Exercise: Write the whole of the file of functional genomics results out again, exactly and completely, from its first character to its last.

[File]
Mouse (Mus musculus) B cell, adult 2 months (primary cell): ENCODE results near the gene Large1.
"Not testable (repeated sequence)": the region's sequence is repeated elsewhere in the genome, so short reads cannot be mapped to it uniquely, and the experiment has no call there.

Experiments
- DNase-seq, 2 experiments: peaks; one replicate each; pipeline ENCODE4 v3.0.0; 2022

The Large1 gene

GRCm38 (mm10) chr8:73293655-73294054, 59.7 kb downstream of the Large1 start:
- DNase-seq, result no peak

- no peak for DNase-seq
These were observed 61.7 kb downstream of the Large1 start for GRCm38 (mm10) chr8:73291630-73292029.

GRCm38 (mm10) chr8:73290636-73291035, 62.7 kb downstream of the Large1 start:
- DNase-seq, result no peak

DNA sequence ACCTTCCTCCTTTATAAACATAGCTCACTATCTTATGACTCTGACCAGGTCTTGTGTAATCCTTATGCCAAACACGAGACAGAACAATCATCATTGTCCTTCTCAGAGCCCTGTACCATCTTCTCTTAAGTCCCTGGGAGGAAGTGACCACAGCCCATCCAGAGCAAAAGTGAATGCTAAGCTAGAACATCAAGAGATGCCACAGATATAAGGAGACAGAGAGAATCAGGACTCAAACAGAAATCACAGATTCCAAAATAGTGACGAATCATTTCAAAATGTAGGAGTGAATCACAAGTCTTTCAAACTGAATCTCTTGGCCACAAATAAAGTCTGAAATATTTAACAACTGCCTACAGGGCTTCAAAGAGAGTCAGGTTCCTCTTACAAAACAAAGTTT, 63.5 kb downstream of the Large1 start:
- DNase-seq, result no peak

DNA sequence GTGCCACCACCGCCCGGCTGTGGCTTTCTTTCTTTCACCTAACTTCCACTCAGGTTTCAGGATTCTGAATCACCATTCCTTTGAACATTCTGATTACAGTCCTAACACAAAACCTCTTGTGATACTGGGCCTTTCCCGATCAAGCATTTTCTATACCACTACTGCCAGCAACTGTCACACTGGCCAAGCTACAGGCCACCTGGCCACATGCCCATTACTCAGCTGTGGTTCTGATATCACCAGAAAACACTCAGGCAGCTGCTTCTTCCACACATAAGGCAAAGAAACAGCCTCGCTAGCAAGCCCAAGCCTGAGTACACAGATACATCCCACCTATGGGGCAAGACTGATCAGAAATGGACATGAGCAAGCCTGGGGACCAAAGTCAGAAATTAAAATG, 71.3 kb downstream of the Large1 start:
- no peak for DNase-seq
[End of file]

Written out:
Mouse (Mus musculus) B cell, adult 2 months (primary cell): ENCODE results near the gene Large1.
"Not testable (repeated sequence)": the region's sequence is repeated elsewhere in the genome, so short reads cannot be mapped to it uniquely, and the experiment has no call there.

Experiments
- DNase-seq, 2 experiments: peaks; one replicate each; pipeline ENCODE4 v3.0.0; 2022

The Large1 gene

GRCm38 (mm10) chr8:73293655-73294054, 59.7 kb downstream of the Large1 start:
- DNase-seq, result no peak

- no peak for DNase-seq
These were observed 61.7 kb downstream of the Large1 start for GRCm38 (mm10) chr8:73291630-73292029.

GRCm38 (mm10) chr8:73290636-73291035, 62.7 kb downstream of the Large1 start:
- DNase-seq, result no peak

DNA sequence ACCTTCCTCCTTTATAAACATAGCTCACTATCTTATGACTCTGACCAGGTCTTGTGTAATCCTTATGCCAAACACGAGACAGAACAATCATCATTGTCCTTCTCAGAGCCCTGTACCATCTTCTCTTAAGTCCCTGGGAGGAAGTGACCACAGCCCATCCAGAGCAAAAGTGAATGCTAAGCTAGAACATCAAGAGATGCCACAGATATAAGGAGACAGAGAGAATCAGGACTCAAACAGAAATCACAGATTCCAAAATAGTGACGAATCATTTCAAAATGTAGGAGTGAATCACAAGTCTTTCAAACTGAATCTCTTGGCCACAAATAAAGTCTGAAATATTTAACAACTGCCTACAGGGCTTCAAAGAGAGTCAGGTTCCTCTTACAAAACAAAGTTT, 63.5 kb downstream of the Large1 start:
- DNase-seq, result no peak

DNA sequence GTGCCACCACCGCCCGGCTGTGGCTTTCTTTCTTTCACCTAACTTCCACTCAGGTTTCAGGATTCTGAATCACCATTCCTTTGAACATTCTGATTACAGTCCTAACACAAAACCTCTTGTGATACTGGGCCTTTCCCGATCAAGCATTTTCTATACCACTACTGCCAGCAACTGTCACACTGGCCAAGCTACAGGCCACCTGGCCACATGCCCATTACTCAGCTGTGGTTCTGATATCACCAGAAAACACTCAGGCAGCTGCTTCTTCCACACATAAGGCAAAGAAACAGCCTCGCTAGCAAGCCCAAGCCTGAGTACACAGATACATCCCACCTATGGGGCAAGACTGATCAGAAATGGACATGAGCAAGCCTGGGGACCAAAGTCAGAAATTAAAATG, 71.3 kb downstream of the Large1 start:
- no peak for DNase-seq